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Home :: Archive :: 2001 :: February ::
Re: Shakespeare and Italy
The Shakespeare Conference: SHK 12.0424  Thursday, 22 February 2001

[1]     From:   Kristine Steenbergh <
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        Date:   Wednesday, 21 Feb 2001 22:02:36 +0100
        Subj:   Re: SHK 12.0418 Shakespeare and Italy

[2]     From:   Frank Whigham <
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        Date:   Wednesday, 21 Feb 2001 15:14:36 -0600
        Subj:   Re: SHK 12.0418 Shakespeare and Italy

[3]     From:   Diana Price <
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        Date:   Wednesday, 21 Feb 2001 18:43:54 -0500
        Subj:   Re: SHK 12.0418 Shakespeare and Italy

[4]     From:   Fran Barasch <
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        Date:   Wednesday, 21 Feb 2001 18:57:08 EST
        Subj:   Re: SHK 12.0418 Shakespeare and It

[5]     From:   Takashi Kozuka <
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        Date:   Wednesday, 21 Feb 2001 22:50:07
        Subj:   Re: Shakespeare and Italy

[6]     From:   Michele Marrapodi <
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        Date:   Thursday, 22 Feb 2001 14:10:57 +0100
        Subj:   Re: SHK 12.0418 Shakespeare and Italy


[1]-----------------------------------------------------------------
From:           Kristine Steenbergh <
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Date:           Wednesday, 21 Feb 2001 22:02:36 +0100
Subject: 12.0418 Shakespeare and Italy
Comment:        Re: SHK 12.0418 Shakespeare and Italy

 David Schalkwyk asked:

 >Does anyone perhaps know the publication details of an essay written
 >some years ago by G.K. Hunter (I think) on the significance of Italy
in
 >Elizabethan and Jacobean plays?  Has there been any further
scholarship
 >on the matter that has extended or contradicted Hunter's argument?

G. K. Hunter's *Dramatic Identities and Cultural Tradition* (Liverpool:
Liverpool UP, 1978) reprints two essays that match your description:
"English Folly and Italian Vice" and "Italian Tragicomedy on the English
Stage."

For more recent publications on the subject, I would recommend *The
Italian World of English Renaissance Drama* (U. of Delaware Press) and
*Shakespeare's Italy* (Manchester UP), both edited by Michele Marrapodi
et al. The latter volume also contains an extensive bibliography.

 Hope to have been of help,

 Kristine Steenbergh
 Utrecht University
 The Netherlands

[2]-------------------------------------------------------------
From:           Frank Whigham <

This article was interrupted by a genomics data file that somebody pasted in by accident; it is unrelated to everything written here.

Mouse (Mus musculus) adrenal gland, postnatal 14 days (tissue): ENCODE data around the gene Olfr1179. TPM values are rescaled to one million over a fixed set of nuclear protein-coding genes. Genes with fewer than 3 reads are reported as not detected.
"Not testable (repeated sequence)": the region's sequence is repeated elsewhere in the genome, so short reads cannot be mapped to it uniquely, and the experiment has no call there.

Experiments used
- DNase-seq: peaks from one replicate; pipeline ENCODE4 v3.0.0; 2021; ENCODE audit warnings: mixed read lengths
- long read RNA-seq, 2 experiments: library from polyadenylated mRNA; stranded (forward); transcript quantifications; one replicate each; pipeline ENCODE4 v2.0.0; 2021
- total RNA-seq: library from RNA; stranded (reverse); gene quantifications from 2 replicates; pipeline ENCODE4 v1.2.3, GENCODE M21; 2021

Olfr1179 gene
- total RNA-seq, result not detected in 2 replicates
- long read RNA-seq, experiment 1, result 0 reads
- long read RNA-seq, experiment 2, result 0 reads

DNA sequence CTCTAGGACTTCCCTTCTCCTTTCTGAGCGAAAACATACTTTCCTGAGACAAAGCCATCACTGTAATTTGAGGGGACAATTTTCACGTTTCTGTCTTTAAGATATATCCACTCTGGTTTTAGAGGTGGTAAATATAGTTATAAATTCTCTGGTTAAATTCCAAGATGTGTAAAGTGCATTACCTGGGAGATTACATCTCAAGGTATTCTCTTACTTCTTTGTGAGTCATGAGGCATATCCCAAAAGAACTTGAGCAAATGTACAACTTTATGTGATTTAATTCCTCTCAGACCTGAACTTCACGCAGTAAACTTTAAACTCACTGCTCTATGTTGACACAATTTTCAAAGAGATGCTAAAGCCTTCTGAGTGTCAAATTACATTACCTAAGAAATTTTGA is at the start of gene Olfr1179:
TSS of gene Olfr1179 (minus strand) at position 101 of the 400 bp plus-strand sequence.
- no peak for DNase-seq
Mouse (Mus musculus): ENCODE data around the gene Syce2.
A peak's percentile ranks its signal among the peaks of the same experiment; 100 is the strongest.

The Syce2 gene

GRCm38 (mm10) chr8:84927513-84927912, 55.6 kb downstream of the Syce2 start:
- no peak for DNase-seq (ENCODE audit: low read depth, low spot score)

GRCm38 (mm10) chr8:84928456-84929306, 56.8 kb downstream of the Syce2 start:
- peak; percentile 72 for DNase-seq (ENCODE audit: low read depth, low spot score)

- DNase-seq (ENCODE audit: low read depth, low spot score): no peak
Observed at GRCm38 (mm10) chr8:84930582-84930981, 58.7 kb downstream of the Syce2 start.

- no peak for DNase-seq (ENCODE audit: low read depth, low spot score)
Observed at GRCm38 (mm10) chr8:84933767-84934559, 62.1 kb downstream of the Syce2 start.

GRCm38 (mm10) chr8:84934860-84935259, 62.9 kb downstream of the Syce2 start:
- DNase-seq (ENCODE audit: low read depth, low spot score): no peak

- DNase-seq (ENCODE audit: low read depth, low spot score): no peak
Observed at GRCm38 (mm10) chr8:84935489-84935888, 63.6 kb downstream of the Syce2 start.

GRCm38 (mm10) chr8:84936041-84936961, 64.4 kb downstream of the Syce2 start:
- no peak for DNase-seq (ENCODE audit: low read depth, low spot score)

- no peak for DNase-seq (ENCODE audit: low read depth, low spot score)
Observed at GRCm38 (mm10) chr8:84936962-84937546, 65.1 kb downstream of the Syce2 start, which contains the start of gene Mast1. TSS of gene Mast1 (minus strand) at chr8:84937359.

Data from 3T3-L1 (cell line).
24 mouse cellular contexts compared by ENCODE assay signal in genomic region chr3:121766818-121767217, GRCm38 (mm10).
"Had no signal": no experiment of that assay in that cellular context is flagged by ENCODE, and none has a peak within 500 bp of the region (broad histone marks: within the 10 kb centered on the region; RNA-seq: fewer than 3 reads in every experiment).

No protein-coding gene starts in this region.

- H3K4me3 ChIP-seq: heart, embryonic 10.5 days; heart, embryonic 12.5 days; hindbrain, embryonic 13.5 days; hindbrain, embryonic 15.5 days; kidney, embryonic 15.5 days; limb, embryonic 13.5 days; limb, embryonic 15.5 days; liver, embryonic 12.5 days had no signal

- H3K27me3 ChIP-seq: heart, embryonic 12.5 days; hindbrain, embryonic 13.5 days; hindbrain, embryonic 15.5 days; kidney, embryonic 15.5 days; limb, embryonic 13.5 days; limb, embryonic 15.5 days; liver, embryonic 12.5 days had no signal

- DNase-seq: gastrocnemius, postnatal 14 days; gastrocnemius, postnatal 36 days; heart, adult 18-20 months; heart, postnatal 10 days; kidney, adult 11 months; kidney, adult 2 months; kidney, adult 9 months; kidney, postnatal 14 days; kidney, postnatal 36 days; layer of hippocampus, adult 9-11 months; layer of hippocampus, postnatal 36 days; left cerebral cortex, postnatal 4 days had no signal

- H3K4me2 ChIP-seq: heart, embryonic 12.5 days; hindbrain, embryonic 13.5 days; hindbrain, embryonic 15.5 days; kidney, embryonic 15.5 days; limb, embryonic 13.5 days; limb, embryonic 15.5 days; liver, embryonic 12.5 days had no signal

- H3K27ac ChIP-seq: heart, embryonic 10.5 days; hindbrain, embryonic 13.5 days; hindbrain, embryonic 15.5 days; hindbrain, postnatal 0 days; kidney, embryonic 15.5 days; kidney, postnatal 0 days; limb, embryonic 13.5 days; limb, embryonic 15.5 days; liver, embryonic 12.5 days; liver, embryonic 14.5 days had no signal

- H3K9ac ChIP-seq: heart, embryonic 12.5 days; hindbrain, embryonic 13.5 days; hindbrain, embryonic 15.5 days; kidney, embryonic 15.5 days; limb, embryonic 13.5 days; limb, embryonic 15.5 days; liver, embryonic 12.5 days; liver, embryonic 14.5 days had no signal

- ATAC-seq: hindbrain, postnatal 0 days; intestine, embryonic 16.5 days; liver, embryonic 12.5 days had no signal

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Date:           Wednesday, 21 Feb 2001 15:14:36 -0600
Subject: 12.0418 Shakespeare and Italy
Comment:        Re: SHK 12.0418 Shakespeare and Italy

Hunter, G. K. "English Folly and Italian Vice: The Moral Landscape of
John Marston." In Jacobean Theatre. 1960: 85-111.

Frank Whigham

[3]-------------------------------------------------------------
From:           Diana Price <
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Date:           Wednesday, 21 Feb 2001 18:43:54 -0500
Subject: 12.0418 Shakespeare and Italy
Comment:        Re: SHK 12.0418 Shakespeare and Italy

| Does anyone perhaps know the publication details of an essay written
| some years ago by G.K. Hunter (I think) on the significance of Italy
in
| Elizabethan and Jacobean plays?  Has there been any further
scholarship
| on the matter that has extended or contradicted Hunter's argument?

The following for Hunter is from the bibliography in *Shakespeare's
Italy,*ed. Marrapodi, et al (rev. 1997):

"Italian tragicomedy on the English Stage," *Renaissance Drama,* n.s. 6,
1973, pp. 123-48.

"English folly and Italian vice: the moral landscape of John Marston,"
in *Dramatic Identities and Cultural Tradition: Studies in Shakespeare
and his Contemporaries,* English Texts and Studies, Liverpool: 1978, pp.
103-21; originally published in Jacobean Theatre, eds. J.R. Brown and B.
Harris, Stratford-upon-Avon Studies 1, London, 1960, pp. 85-111.

"Elizabethans and Foreigners," in *Dramatic Identities and Cultural
Tradition: Studies in Shakespeare and his Contemporaries,* English Texts
and Studies, Liverpool: 1978, pp. pp. 3-30.

Diana Price

[4]-------------------------------------------------------------
From:           Fran Barasch <